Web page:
Numerous hate speeches were also supported by visual materials. The poster above was one of them. It reads: “European values – do you still want to share them?”

Russia-ism

Another anti-Maidan strand has been to reinforce people’s feeling of belonging to the “Russian world”. The concept was introduced by far-right Russian nationalists and by the Russian Orthodox church in the early 2000s. Above all, the mythology represents Russia, Ukraine and Belarus as one Russian people. It argues that these former Soviet republics have to be reunited once again – a project that is threatened by Ukraine integrating into Europe.

Sentiments about this unity span thousands of comments in anti-Maidan online groups. Again there are strong visual materials, such as the poster here, which that gathered more than 5,000 “likes”. It reads: “One people, one history, one future”.

Unity poster.

This ethnic nationalism goes together with reconfigured Soviet myths and propaganda clichés, one of the leading ones being the nature of the victory of the Soviet Union in World War II. Indeed, Anti-Maidan’s most important symbol is a St George ribbon of black and orange stripes, which symbolises both this victory and anti-fascism. As well as featuring heavily online, it was used offline as a sign of belonging to anti-Maidan and later to separatist insurgents in eastern Ukraine.

Russia’s St George ribbon. Wikimedia

Anti-Maidan supporters dubbed the unrest in eastern Ukraine the “Russian Spring,” in line with the Arab version. It was seen as representing the return of Russia as a new global superpower, a “Soviet Union 2.0”. The site “Russian spring” even had the country code of the Soviet Union in its URL. Numerous calls for demonstrations and assaults of administrative buildings were laced with neo-Soviet or anti-fascist references, while the idea of eastern regions separating and reuniting with Russia became central for the movement. The notion of installing Russian flags on administrative buildings was presented as the continuation of the World War II victory.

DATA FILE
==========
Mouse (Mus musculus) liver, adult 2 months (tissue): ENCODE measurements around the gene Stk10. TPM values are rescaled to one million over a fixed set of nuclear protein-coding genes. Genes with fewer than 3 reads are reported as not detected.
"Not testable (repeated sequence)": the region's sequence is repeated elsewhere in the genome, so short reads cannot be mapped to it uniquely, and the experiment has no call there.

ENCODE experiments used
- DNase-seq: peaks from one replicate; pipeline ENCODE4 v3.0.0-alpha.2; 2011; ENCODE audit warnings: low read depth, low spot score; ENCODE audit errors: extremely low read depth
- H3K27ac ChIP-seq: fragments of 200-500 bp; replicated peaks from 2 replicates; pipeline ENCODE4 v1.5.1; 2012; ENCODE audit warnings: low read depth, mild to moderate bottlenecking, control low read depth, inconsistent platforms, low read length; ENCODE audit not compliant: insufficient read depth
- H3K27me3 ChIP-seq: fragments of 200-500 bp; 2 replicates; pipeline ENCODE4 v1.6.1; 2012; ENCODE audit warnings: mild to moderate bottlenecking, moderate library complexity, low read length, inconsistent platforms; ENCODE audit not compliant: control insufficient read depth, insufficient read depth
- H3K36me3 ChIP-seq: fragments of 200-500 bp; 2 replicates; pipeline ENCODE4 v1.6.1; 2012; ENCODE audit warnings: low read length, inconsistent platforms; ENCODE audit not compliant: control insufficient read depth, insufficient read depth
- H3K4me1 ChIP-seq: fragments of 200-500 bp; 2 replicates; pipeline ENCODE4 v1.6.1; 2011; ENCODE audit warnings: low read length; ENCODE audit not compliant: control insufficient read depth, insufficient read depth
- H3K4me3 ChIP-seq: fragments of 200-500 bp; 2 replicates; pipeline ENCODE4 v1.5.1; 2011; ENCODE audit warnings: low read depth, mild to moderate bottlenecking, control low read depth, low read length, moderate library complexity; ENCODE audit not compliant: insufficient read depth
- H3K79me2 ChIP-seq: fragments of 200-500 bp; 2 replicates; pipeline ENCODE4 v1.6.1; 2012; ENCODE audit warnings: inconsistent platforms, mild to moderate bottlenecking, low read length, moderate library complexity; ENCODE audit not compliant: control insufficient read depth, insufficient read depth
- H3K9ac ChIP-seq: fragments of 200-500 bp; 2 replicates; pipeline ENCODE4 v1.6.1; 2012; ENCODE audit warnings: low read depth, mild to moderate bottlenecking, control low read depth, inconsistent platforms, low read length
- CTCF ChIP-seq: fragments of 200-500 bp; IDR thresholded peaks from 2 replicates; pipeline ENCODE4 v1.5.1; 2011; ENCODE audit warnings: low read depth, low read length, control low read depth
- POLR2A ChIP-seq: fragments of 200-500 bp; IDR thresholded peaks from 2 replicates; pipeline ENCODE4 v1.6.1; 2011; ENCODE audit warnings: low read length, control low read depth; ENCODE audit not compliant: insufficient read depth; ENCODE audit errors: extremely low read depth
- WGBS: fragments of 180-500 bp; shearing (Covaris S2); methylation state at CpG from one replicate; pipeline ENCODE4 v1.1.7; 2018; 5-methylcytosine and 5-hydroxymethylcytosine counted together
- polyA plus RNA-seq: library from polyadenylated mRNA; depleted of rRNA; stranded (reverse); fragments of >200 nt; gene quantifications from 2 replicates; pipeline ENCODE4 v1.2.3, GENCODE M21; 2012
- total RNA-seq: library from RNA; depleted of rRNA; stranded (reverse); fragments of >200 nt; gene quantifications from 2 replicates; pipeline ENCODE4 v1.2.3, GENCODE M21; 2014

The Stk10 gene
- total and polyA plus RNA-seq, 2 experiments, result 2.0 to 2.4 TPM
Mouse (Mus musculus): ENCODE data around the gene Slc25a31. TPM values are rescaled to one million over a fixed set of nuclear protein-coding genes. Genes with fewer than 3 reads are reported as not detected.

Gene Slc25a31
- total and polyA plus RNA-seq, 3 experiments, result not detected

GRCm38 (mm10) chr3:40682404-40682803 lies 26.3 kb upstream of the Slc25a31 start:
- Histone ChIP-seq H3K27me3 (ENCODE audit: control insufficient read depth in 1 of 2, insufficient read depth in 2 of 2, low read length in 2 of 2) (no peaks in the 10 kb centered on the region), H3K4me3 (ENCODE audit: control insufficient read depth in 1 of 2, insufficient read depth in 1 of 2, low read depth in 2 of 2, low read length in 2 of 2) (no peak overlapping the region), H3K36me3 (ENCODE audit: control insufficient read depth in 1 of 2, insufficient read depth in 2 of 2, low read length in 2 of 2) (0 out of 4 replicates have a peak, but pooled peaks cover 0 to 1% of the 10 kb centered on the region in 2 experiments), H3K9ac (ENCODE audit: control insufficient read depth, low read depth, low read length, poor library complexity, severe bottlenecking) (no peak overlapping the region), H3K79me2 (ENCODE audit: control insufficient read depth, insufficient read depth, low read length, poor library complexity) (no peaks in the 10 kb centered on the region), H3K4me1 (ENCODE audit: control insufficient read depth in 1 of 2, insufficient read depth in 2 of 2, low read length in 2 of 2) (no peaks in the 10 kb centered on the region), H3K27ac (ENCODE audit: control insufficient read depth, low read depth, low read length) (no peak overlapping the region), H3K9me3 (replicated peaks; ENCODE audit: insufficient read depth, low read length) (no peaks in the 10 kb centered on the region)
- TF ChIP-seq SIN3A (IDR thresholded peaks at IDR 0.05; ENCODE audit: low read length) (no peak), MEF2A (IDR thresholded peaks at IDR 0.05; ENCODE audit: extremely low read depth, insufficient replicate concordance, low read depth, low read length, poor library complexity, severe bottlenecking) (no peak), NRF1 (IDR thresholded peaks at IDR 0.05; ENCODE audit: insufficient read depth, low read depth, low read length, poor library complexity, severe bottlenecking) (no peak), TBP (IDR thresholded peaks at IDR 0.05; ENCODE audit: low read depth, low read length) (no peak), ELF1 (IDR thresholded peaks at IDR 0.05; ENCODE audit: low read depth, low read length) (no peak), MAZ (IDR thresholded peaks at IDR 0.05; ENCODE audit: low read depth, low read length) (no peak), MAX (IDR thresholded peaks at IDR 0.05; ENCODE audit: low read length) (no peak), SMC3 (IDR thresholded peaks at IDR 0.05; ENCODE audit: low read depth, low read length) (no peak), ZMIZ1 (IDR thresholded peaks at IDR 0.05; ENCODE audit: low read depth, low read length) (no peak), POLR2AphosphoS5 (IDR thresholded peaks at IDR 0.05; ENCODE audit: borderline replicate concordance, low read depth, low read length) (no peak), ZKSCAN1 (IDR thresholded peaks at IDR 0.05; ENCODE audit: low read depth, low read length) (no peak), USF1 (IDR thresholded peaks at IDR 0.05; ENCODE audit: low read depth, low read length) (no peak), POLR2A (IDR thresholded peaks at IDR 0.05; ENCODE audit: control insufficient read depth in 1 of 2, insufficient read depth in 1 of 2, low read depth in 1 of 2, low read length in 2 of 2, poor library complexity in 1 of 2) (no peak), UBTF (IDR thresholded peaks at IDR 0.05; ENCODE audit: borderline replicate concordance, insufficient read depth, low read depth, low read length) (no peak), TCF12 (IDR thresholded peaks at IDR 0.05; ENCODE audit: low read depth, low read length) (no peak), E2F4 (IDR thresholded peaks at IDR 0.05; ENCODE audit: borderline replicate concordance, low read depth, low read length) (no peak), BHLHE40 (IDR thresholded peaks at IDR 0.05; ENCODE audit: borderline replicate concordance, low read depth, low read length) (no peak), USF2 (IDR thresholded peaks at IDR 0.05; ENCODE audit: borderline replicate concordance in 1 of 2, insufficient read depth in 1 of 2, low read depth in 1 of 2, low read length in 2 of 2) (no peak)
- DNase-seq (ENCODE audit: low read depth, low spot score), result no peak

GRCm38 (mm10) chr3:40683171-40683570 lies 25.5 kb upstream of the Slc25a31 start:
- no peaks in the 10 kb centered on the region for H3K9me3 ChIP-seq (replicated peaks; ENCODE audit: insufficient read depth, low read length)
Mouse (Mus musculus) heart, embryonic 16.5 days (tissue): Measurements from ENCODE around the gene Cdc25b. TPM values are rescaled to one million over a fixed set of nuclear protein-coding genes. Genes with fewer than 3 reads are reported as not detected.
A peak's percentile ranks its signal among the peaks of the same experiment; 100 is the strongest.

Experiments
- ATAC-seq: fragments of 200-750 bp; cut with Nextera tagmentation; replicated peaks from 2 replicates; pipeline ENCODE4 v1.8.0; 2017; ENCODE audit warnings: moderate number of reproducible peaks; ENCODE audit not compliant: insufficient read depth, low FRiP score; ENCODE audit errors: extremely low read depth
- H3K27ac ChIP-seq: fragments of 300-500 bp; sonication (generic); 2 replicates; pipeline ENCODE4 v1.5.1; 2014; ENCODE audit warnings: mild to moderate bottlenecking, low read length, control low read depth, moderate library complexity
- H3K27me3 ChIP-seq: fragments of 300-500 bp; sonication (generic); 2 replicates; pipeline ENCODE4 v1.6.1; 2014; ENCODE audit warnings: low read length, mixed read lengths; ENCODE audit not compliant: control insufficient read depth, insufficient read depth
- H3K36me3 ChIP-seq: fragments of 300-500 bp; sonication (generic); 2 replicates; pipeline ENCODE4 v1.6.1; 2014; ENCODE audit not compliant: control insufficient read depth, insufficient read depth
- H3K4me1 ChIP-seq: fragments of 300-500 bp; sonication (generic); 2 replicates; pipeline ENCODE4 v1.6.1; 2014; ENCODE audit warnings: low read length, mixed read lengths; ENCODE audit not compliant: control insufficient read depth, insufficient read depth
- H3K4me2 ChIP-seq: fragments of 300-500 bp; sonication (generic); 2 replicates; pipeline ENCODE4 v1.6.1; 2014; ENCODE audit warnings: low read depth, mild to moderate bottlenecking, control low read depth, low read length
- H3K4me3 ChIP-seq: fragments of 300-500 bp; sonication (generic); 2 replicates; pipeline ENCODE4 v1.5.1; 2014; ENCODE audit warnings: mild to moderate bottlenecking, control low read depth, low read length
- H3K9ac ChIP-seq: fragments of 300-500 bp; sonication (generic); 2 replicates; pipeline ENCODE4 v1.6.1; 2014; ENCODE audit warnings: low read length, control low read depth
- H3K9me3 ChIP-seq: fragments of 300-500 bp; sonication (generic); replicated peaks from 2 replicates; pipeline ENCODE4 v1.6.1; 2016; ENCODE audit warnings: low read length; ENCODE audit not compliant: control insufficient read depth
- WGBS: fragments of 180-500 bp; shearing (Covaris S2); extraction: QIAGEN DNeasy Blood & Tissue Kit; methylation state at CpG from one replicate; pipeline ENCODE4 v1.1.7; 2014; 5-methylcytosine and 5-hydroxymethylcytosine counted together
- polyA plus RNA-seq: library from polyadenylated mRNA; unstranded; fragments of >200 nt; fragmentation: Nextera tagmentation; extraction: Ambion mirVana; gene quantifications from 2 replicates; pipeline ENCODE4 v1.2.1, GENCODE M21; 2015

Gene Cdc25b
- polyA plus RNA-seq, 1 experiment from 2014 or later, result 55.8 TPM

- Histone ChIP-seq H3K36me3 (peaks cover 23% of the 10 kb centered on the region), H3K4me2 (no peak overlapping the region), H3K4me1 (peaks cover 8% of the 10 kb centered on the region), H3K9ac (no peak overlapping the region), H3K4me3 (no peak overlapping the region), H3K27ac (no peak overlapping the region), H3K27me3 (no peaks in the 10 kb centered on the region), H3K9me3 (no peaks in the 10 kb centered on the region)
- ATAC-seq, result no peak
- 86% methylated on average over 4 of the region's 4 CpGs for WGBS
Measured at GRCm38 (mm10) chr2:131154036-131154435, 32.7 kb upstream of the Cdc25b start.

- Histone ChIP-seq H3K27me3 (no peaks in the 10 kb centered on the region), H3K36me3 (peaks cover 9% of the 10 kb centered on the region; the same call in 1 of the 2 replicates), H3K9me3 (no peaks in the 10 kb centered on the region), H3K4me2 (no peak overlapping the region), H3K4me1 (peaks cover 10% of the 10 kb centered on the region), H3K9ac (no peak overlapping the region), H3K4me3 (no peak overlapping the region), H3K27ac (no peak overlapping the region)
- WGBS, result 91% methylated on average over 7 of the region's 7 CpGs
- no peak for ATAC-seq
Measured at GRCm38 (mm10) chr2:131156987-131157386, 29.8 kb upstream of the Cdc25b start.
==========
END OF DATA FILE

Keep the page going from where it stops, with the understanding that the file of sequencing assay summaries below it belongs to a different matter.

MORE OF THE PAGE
While anti-fascism remains the main leitmotif of the movement, it is curiously mixed with anti-Semitism. Dozens of posts underline the Jewish background of the new Ukrainian leaders, blaming the “Jewish conspiracy” for the conflict. The movement even pushes the contradictory idea of “Nazi Jews”, which is applied, for example, to the new Ukrainian president, Petro Poroshenko.

Anti-Maidan is predominantly based on nostalgia for the Soviet Union and the hope that it will be restored geographically (though no communist ideology is ever articulated). Anti-Maidan identity is a collage of symbols and narratives that can’t be gathered under one cultural or ideological umbrella, but blends various schizophrenic ideas. It has become detached from reality.

Despite this, anti-Maidan has achieved one of its goals in igniting tensions between pro-Russian and pro-European movements in the east of the country. While the role of Russia can’t be overlooked, anti-Maidan has achieved a high level of popular support. Its symbolism and myth-making both attracted strong commitment and undermined the sense of belonging to Ukraine and the Ukrainian national project. Social media has served as a crucial tool for transforming post-Soviet nostalgia into outrage, collective action – and even to force of arms. It is a chilling case study in how a movement like this that can suddenly be mobilised in the 21st century.